Astronomy is often seen as a big science. Meaningful research in astronomy appears in the media to be associated with multimillion-dollar telescopes and billion-dollar space missions—all presumably out of the reach of the expertise and priorities of the Caribbean islands.
However, at The University of the West Indies (UWI), St Augustine campus, important questions about the mystery of life in the universe are being answered by studying our own natural habitat in the mud volcanoes and the Pitch Lake in Trinidad. Moreover, these efforts have gained the attention of international media titans like the BBC and the Discovery Channel.
The astrobiology at the Pitch Lake project is being conducted by a multidisciplinary UWI-led team, along with their international collaborators from Canada, USA, Finland and Germany. The UWI team currently comprises Dr Shirin Haque and Dr Denise Beckles from the Physics and Chemistry departments, respectively, of the Faculty of Science and Technology, with PhD student Mr Riad Hosein. Notably, some of the research findings from this project are also in the press in the prestigious journal Science.
The interdisciplinary field of astrobiology refers broadly to the study of the origin, evolution, distribution and future of life in the universe. Until a decade ago, the term astrobiology was barely used and, in fact, persons who dared to study extra-terrestrial life were not taken seriously in the scientific community. That is certainly not the case today.
When astrobiologists talk about life in the universe, it is not of the alien type seen in Star Trek or Star Wars—but the presence of microorganisms on a planet. There are two ways to explore life in the universe—one is to look outwards, by searching space for other planetary systems that could possibly have planets in the “habitable zone” where the temperatures and pressures are such that liquid water can pool on the surface of the planet. The discovery of the first such earth-like planet was announced in April 2014 by the US National Aeronautics and Space Administration (NASA). The limitations of existing technology however prevent humans from visiting and studying such habitats.
The second approach is to study environ-ments that may serve as an
analogue of extra-terrestrial environments on another planet or moon. Additionally, because it is unlikely conditions are going to be the same, the limits of tolerance for life are also explored, using the presence of microbial life that can survive in extreme conditions, also called extremophiles, as a proxy. This is where the mud volcanoes and pitch lake in Trinidad come in.
The primary motivation for the study at the Pitch Lake and mud volcanoes is the presence of methane being emitted at both these sites. The presence of methane on a planet is a key element in the study of the origin and proliferation of life.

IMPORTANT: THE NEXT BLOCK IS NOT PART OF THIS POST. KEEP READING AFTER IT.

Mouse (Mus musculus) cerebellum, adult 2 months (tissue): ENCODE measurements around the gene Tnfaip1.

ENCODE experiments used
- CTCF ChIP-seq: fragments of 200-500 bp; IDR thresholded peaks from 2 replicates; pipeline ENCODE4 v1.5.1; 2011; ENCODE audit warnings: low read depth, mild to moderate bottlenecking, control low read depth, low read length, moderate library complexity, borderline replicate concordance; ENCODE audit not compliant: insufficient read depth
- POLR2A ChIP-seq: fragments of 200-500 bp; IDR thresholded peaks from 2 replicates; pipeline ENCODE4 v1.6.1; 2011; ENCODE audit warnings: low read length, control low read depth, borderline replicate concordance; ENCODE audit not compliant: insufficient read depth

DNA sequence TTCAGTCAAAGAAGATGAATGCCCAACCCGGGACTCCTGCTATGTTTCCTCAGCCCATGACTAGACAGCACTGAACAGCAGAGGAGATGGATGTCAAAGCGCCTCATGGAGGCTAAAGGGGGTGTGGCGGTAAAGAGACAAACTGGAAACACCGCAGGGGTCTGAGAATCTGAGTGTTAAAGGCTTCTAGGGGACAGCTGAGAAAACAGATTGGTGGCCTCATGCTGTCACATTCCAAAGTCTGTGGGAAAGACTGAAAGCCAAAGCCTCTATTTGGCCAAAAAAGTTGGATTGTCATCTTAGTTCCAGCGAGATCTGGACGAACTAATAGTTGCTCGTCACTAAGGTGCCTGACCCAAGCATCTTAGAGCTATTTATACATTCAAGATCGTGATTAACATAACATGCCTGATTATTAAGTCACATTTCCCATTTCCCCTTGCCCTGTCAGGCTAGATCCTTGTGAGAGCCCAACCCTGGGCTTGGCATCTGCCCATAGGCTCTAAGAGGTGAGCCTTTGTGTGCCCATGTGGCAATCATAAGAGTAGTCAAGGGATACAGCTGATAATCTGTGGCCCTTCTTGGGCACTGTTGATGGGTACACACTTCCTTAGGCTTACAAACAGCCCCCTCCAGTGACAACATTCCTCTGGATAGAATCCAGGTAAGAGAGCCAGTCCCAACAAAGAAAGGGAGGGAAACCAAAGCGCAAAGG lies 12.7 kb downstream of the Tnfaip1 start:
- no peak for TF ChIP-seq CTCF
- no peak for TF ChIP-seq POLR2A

Haque explained: “Methane gas is a respiration by-product of some microorganisms. Therefore, if methane is detected on a planet or moon, it is a clue to astronomers that its origin could possibly be biogenic, hence our excitement about detecting methane on a planet in our search for life in the universe. The other thing is that methane is quickly destroyed by sunlight. Therefore, its presence indicates that it is being replenished, which is also an indication of living microorganisms.”
Besides serving as an analogue site with respect to methane pro-
duction, the project team also sees the Pitch Lake and the mud volcanoes as serving as analogue sites for particular planets. Haque elaborated: “There are features on Mars which resemble the mud volcanoes. Thus, the mud volcanoes can act as an analogue for Mars. Furthermore, liquid hydrocarbon lakes have been found on the surface of Saturn’s largest moon, Titan. Well, right here in Trinidad, we have a gigantic hydrocarbon lake, more popularly known as the Pitch Lake. The Pitch Lake therefore acts as an analogue for Titan.”
Both the Pitch Lake and
the mud volcanoes are harsh environments for the proliferation of microorganisms. Light, oxygen and nutrients cannot penetrate beneath the surface of these geological formations. These are extreme and adverse conditions for sustaining life. Could there be microbial colonies of extremophiles here?
Chemical profiling of 11 mud volcanoes in Trinidad has been carried out, with a view to comparing these profiles to the soil conditions on Mars and its ability to harbour extremophiles. The team has been able to successfully culture microbial colonies from subsurface samples collected from our mud volcanoes. Samples of the pitch have also been
tested extensively by the research team for extremophiles, yielding positive results and the identification of microorganisms not seen before. These discoveries lend credence to the idea there may be microbial life on Mars and Titan.
Dr William P Schonberg, faculty research fellow at NASA’s Jet Propulsion Laboratory, California Institute of Technology, in California, USA, commented on the reputational impact of this project: “In addition to having the potential for ground-breaking discoveries regarding the origins of life on earth, Dr Haque’s Pitch Lake Project brings international recognition to UWI, as well as Trinidad and Tobago. There are very few workable natural extreme environments on earth, and the accessibility of Trinidad’s Pitch Lake makes it the perfect place for scientists from around the world to probe the secrets of the universe.